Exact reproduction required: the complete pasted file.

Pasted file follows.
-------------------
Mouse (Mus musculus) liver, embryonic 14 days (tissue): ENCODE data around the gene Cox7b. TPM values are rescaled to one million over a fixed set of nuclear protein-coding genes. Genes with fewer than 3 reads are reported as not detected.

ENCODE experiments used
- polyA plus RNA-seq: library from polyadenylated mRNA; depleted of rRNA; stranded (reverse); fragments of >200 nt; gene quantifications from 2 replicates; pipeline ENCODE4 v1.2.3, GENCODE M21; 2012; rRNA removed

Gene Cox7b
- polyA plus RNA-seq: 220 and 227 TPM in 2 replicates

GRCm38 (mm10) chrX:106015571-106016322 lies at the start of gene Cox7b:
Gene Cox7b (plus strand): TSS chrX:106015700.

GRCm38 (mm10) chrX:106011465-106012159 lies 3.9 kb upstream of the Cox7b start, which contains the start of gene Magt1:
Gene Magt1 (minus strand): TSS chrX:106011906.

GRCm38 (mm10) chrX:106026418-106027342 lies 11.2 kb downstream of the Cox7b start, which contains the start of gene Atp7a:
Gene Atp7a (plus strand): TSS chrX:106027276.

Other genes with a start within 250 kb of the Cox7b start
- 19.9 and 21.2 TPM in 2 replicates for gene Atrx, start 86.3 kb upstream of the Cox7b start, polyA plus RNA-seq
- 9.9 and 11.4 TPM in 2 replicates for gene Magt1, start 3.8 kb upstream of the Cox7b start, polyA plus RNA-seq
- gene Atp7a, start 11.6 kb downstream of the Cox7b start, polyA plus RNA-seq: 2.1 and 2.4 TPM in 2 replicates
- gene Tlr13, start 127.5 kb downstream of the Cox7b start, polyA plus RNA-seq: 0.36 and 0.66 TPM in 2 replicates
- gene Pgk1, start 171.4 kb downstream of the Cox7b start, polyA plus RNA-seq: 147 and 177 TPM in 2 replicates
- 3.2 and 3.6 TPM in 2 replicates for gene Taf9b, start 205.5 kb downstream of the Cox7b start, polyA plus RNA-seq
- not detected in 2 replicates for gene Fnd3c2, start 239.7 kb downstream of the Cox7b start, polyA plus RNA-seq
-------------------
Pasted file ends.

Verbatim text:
Mouse (Mus musculus) liver, embryonic 14 days (tissue): ENCODE data around the gene Cox7b. TPM values are rescaled to one million over a fixed set of nuclear protein-coding genes. Genes with fewer than 3 reads are reported as not detected.

ENCODE experiments used
- polyA plus RNA-seq: library from polyadenylated mRNA; depleted of rRNA; stranded (reverse); fragments of >200 nt; gene quantifications from 2 replicates; pipeline ENCODE4 v1.2.3, GENCODE M21; 2012; rRNA removed

Gene Cox7b
- polyA plus RNA-seq: 220 and 227 TPM in 2 replicates

GRCm38 (mm10) chrX:106015571-106016322 lies at the start of gene Cox7b:
Gene Cox7b (plus strand): TSS chrX:106015700.

GRCm38 (mm10) chrX:106011465-106012159 lies 3.9 kb upstream of the Cox7b start, which contains the start of gene Magt1:
Gene Magt1 (minus strand): TSS chrX:106011906.

GRCm38 (mm10) chrX:106026418-106027342 lies 11.2 kb downstream of the Cox7b start, which contains the start of gene Atp7a:
Gene Atp7a (plus strand): TSS chrX:106027276.

Other genes with a start within 250 kb of the Cox7b start
- 19.9 and 21.2 TPM in 2 replicates for gene Atrx, start 86.3 kb upstream of the Cox7b start, polyA plus RNA-seq
- 9.9 and 11.4 TPM in 2 replicates for gene Magt1, start 3.8 kb upstream of the Cox7b start, polyA plus RNA-seq
- gene Atp7a, start 11.6 kb downstream of the Cox7b start, polyA plus RNA-seq: 2.1 and 2.4 TPM in 2 replicates
- gene Tlr13, start 127.5 kb downstream of the Cox7b start, polyA plus RNA-seq: 0.36 and 0.66 TPM in 2 replicates
- gene Pgk1, start 171.4 kb downstream of the Cox7b start, polyA plus RNA-seq: 147 and 177 TPM in 2 replicates
- 3.2 and 3.6 TPM in 2 replicates for gene Taf9b, start 205.5 kb downstream of the Cox7b start, polyA plus RNA-seq
- not detected in 2 replicates for gene Fnd3c2, start 239.7 kb downstream of the Cox7b start, polyA plus RNA-seq